Renovation Design Mistakes
With a number of home renovation and design shows on television lately, I thought it would be appropriate to discuss the five most common renovation design mistakes that DIY renovators make.
The internet has provided many online tools to help homeowners create floor plans and visualise different looks – you can add products and paint colours to a room, and locate design ideas from hundreds of websites and across platforms like Pinterest.
From our conversations with homeowners, we often find that the plethora of information and general design advice leaves them feeling confused and overwhelmed. Their decision-making process is hampered by too much choice, with mistakes then being made when they try to incorporate ideas that do not work with their specific home and lifestyle. Even with the best intention of knowing how they want their homes to function, they just seem to struggle to get the mix right.
So here are the most common design mistakes we see from the Do-It-Yourself renovators.
1. Not planning their renovation
All too often renovators will focus on specific elements they feel must be incorporated into their project. Getting locked into something you have seen and desperately want may result in a disjointed and mismatched space.
Having a clear perspective on the direction of your renovation and why you have that vision will be paramount to how to tackle the renovation. There will be a flow on effect from each and every decision you make. Many steps must be managed to ensure the result works with relation to family activities, furniture placement, and overall flow and function of the renovated space.
2. Not designing for the best orientation
Similarly, natural airflow and cross ventilation can make all the difference. Capturing the breezes to cool the home in summer is a vital consideration for our Queensland climate. Whatever the advances in air-conditioning, there is no substitute for fresh air and natural heating and cooling. The humidity we deal with each and every summer will additionally play a factor in the design, and maximising the cross ventilation capabilities of the home to create a far more comfortable space for year round enjoyment is a must. The design phase should consider these notions.
3. Too much emphasis on open-planned living
Renovating your home with “open-planned living” as your major focus may limit the home’s functionality. Open-plans quite often do not consider how a space is used for family living. Removing walls and creating a large void may, in fact, be counterproductive. Removing walls limits the placement of artworks, impacts on the placement of furniture and may impact on the privacy of the home’s occupants. The idea of open-planned living is great as a concept, but the planning and design phases must be considered thoroughly before the walls come down.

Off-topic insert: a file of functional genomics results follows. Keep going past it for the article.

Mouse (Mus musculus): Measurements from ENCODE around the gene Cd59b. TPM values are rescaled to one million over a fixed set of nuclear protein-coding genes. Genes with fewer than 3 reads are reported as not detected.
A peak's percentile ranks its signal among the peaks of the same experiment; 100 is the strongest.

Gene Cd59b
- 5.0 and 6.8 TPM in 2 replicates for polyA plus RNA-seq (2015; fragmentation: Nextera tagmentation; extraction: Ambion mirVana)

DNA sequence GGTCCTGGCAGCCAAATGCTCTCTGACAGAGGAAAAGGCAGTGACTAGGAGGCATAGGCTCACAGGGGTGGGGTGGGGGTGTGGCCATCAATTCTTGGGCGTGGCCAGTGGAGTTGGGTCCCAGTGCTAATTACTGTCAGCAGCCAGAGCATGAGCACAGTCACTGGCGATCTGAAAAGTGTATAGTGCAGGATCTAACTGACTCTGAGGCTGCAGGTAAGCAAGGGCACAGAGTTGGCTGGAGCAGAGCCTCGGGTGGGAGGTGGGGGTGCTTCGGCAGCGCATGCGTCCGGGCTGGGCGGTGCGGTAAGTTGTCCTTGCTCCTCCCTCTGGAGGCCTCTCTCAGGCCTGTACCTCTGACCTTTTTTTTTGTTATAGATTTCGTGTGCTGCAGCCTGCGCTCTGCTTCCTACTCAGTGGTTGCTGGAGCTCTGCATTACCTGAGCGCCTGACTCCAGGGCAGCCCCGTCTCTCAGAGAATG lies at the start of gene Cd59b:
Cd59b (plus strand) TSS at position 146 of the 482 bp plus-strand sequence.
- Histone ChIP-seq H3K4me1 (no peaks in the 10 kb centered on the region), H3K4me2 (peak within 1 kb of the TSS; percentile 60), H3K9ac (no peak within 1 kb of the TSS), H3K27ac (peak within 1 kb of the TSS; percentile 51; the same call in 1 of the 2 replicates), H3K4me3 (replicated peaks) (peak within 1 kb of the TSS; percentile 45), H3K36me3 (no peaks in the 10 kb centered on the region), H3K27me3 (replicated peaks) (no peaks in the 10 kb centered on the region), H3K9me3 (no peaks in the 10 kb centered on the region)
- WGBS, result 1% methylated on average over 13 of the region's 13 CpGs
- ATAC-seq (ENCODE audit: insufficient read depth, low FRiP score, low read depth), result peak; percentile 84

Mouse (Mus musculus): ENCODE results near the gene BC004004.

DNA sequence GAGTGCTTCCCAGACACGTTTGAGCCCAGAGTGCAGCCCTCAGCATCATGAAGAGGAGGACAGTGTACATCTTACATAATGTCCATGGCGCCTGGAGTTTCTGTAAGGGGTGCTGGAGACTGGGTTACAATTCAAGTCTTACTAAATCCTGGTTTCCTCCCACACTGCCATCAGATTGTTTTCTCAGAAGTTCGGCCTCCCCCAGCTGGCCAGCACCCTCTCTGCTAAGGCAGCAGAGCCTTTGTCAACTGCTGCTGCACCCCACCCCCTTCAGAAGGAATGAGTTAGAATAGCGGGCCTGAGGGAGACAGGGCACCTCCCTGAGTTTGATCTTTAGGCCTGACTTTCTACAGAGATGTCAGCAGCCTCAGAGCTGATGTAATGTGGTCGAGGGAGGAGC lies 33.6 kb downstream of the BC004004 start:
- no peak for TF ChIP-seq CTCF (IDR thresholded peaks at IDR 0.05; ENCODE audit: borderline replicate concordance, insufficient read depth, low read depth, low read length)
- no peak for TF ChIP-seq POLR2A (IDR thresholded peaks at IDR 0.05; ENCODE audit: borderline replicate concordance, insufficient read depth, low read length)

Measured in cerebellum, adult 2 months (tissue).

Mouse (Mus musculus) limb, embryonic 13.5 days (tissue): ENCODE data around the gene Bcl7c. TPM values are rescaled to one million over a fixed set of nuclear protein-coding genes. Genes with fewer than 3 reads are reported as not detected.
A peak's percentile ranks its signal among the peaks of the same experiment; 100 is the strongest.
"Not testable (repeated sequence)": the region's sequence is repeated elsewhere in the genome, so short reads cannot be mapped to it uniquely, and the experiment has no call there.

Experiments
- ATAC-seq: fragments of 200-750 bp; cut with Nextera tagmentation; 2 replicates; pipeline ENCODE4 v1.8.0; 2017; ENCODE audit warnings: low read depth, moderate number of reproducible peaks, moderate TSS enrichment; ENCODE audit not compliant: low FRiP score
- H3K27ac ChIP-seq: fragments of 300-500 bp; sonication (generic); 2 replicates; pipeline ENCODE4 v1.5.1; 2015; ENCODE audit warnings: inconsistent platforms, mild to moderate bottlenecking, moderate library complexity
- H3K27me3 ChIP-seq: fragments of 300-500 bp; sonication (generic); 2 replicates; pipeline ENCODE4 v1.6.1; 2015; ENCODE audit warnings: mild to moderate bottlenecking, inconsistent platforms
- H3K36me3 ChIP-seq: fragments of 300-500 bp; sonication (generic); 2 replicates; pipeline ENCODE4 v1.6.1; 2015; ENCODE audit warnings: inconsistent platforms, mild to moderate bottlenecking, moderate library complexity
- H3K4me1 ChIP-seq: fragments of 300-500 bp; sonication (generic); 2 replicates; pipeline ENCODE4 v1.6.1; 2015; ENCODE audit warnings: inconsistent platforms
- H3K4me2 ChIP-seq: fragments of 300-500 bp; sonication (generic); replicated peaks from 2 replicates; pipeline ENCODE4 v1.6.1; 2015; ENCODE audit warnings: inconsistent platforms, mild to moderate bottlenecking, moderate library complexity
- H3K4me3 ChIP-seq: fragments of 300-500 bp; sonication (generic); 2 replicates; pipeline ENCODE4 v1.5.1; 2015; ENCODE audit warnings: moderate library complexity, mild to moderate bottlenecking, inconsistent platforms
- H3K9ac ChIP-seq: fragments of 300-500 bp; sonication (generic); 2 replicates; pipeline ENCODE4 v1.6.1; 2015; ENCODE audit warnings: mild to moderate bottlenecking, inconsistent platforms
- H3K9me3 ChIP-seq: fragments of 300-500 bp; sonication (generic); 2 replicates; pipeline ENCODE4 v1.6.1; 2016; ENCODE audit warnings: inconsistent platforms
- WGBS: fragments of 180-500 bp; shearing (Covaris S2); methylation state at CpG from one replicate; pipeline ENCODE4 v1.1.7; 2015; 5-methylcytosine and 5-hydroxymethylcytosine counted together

4. Kitchen design with aesthetics in mind
Kitchen design can make or break the home. For the majority of homeowners, our lifestyle runs through the kitchen. Individuals and families alike spend a considerable portion of their time in and around the kitchen on a daily basis.
The function of a kitchen plan must come before the consideration of aesthetics. The design must adequately proportion bench space, cupboard storage and appliance location to ensure the functionality works for your lifestyle. Understanding how you cook and entertain, how you would like to store things and what appliances are required within your kitchen design must be thought of before that stone bench top you have your heart set on!
Kitchens are major investment items. Spending time to consider the elements which make up clever kitchen design is imperative if you are to have a perfectly renovated kitchen which should last you for many years to come.
5. Valuing a style rather than your needs
At dion seminara architecture our mantra is “design enhancing life”. For us, the individuality of each and every client will dictate the design elements and overall look and feel of their home. As each client is different, so are the design challenges, and therefore the design outcomes will reflect the client’s lifestyle needs.
Designing with a certain style in mind often results in disappointment. Commencing a renovation with style as a mantra will inevitably cloud your judgement, and the best layout and orientation will come at the expense of the “look”. This is a common error as so much choice can confuse and blur the fundamental requirements of the renovation.
The style should come after careful and cautious planning of the building blocks according to lifestyle, function and form. The aesthetics are like the icing on the cake; they must complement the overall functionality and liveability of the home.
If you are looking to renovate and are concerned that you may fall into any of these traps with your renovation, then one of our advice services may be in need. We can discuss your renovation plans, offering valuable advice about functionality and liveability, reviewing your ideas on floor plans, kitchen layouts, style and orientation. Early advice before a renovation can save you thousands on a poorly planned and executed build. Contact us to find out how one of our advice services can save you from making one of the above mentioned common renovation design mistakes.